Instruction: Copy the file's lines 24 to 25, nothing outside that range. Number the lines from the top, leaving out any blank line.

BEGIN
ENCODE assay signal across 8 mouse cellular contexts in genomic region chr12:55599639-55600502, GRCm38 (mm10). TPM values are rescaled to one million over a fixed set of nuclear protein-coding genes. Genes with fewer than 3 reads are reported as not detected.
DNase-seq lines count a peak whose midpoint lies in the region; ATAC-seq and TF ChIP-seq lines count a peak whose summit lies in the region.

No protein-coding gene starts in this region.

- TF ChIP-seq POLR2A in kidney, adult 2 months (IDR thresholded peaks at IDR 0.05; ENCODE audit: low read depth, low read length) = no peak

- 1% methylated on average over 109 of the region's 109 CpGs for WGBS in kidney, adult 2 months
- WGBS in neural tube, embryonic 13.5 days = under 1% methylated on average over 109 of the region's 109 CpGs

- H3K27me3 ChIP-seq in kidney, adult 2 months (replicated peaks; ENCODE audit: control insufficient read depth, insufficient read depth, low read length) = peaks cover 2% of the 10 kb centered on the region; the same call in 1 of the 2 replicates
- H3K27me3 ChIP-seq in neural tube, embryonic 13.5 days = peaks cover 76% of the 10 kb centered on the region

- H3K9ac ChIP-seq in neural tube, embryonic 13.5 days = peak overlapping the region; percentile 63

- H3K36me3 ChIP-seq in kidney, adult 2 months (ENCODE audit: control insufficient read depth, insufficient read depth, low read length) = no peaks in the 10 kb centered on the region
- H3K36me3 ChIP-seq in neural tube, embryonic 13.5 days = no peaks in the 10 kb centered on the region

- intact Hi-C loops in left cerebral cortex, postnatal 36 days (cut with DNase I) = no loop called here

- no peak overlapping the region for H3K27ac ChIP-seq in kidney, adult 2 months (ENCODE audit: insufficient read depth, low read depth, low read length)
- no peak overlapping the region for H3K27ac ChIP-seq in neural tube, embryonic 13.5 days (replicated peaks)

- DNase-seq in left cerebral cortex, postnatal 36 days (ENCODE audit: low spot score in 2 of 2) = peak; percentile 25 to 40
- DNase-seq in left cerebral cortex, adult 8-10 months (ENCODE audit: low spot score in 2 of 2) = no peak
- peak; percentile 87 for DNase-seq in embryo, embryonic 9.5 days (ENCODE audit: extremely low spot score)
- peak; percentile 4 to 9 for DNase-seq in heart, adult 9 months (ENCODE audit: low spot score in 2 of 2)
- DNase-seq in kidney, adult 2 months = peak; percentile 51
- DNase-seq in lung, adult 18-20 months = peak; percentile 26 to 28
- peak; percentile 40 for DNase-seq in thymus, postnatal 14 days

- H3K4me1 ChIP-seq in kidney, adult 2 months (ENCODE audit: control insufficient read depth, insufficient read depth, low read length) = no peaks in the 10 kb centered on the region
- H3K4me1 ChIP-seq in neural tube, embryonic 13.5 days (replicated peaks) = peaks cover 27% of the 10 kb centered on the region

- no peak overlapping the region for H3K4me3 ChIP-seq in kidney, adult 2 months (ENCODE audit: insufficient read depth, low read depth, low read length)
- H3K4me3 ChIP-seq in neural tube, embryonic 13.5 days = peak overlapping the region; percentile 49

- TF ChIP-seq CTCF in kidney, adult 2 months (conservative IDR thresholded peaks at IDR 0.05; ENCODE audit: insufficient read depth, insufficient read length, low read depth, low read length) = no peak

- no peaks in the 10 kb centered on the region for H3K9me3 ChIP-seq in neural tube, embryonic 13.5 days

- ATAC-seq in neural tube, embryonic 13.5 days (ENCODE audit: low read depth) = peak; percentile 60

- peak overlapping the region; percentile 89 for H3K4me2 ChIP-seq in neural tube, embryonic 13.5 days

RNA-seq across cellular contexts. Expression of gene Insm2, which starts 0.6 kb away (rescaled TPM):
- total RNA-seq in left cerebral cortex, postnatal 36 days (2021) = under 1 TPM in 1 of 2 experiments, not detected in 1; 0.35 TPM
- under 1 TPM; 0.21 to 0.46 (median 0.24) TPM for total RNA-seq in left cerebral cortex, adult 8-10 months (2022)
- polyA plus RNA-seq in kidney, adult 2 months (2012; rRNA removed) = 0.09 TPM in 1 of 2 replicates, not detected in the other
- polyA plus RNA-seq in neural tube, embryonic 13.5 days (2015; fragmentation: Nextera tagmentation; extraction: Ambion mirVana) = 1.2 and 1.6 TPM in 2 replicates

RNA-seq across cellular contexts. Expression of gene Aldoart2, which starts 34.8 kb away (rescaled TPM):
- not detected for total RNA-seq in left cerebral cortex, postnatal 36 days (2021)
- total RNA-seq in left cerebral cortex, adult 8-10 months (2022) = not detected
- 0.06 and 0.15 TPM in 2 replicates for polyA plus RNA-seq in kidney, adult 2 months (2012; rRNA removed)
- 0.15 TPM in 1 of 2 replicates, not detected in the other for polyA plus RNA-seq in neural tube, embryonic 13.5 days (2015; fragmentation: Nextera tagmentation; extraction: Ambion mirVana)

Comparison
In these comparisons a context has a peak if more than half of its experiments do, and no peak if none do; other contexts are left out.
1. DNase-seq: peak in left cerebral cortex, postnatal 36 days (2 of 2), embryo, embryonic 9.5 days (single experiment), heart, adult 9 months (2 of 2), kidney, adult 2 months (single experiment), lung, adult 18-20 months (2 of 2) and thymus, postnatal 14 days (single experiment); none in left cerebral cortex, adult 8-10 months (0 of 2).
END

- no peak overlapping the region for H3K4me3 ChIP-seq in kidney, adult 2 months (ENCODE audit: insufficient read depth, low read depth, low read length)
- H3K4me3 ChIP-seq in neural tube, embryonic 13.5 days = peak overlapping the region; percentile 49